Lancashire Mead - the drink made by a Bolton pagan
- Credit: Archant
A druid from Bolton is providing the solution for drinkers who feel the need for mead, as Paul Mackenzie reports
When a teenage Roundhead’s mum handed him a glass of mead at a party in Bolton, she can’t have realised the impact it would have. Gordon Baron had attended the fancy dress do as a Cromwellian soldier and thirty years on he is making hundreds of litres of traditionally produced mead every month.
The 48-year-old gave up his job as a lorry driver last Easter to concentrate on his new business and although production only began in earnest late last year, Gordon’s mead is already stocked in pubs in Bolton and Chorley.
Before he launched the Lancashire Mead Company Gordon, who became a druid a decade ago, had already developed a loyal fanbase among Pagans in the region for whom mead is an important part of rituals and ceremonies.
‘People at the ceremonies liked my mead and wanted to buy it from me,’ he said. ‘I got a really good following from the Pagan community and they all liked the fact that it was made in the traditional way. It reached the stage where that many people wanted to buy it I realised I was going to have to do it properly and make a business of it.
‘Many of the meads that are available are made with white wine and that can’t be a true mead. Mine is just pure honey, water and yeast with a hint of fruit flavour in the background.
‘At the time I started the business I was working 70 hours a week driving lorries and was away four or five nights a week but I couldn’t carry on like that and make a go of the business so I handed in my notice a year ago.’
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Since then Gordon, who has three children and one grandchild, has begun production at a unit in Horwich where he currently makes 280 bottles a fortnight and he is already considering doubling his output to meet demand.
Each batch of Gordon’s mead is different as the honeys he uses vary throughout the seasons but the alcohol content is consistently higher than other meads on the market at between 17 and 19 per cent ABV.
‘It is strong and warming,’ Gordon said. ‘The earliest records of a fermented honey drink date back around 9000 years and the mead I make is ideal for drinking out in the open around the camp fire, it’s full of the warmth of the honey and the warmth of the alcohol.’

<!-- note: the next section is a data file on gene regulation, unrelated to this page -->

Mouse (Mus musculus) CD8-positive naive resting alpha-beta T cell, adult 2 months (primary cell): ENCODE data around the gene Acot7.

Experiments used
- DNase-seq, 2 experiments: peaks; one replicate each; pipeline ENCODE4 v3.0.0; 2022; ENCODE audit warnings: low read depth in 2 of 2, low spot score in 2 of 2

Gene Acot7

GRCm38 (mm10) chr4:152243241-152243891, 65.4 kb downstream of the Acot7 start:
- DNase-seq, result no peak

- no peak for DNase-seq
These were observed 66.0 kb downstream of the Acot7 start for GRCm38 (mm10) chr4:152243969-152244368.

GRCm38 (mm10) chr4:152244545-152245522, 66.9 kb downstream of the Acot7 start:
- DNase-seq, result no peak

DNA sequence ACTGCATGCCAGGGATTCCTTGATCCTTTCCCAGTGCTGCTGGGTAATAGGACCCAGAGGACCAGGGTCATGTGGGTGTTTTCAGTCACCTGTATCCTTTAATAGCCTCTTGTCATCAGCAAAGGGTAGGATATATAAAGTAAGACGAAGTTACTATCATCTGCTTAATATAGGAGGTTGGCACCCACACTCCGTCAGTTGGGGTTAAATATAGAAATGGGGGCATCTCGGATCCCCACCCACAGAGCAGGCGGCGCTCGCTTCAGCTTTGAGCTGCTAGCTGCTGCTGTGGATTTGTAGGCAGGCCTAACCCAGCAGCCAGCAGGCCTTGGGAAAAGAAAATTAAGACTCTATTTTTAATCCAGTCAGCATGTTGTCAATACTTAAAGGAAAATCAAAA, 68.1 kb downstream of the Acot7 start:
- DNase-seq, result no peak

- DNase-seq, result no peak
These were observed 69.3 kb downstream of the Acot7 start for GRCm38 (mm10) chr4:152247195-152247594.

Gordon became involved in druidry in 2004 after a chance meeting in a Bolton pub. ‘I was a member of the Church of England but I had a moment of revelation when I was kneeling at the altar and realised it wasn’t for me,’ he said. ‘I walked out of church when I was 13 and I went through a period of spiritual emptiness.
‘I was interested in the occult but I couldn’t find anything that fitted what I was. Then one day in 2004 I was in the Alma Inn – which now stocks my mead – when I felt someone walk in. I turned and saw the man, who was wearing a loud Hawaiian shirt and was covered in tattoos, and although I didn’t know him and wouldn’t normally have thought we had much in common, I felt an immediate connection.’
Gordon is now is a member of the Order of Bards, Ovates and Druids which this year marks its 50th anniversary, and although much of is mead is drunk by druids (and they’ll be getting through plenty of it at a gathering in North Yorkshire next month) there is a lot of interest from outside the Pagan community too.
He has no plans to export but there have enquiries from America, South Africa and Australia and he has considered trying to get it on shop shelves. It should also be available to buy online soon.
Mead and you
Tradition has it that mead should be drunk by a newly married couple for a month and their wedding. This is said to be where the word ‘honeymoon’ comes from, honey from the mead and moon from the period between full moons.
Gordon provides bottles to Pagan wedding ceremonies, called ‘handfastings’, and can supply personalised bottles. Mead is also supposed to have aphrodisiac qualities but Gordon says he can not verify those claims.